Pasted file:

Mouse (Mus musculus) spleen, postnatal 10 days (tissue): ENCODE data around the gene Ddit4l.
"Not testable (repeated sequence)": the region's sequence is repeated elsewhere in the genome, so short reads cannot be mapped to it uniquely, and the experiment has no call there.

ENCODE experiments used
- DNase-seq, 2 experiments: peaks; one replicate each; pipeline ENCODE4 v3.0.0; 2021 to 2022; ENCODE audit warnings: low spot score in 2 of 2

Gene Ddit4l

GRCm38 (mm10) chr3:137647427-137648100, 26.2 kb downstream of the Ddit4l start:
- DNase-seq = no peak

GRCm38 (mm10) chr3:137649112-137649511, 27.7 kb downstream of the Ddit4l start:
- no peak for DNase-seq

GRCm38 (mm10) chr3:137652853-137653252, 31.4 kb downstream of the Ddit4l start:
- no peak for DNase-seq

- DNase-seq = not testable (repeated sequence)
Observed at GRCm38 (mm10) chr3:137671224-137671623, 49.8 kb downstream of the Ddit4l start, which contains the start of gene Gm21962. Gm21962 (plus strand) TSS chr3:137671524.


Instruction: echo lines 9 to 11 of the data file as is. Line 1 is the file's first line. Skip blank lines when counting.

- no peak for DNase-seq

GRCm38 (mm10) chr3:137652853-137653252, 31.4 kb downstream of the Ddit4l start:
- no peak for DNase-seq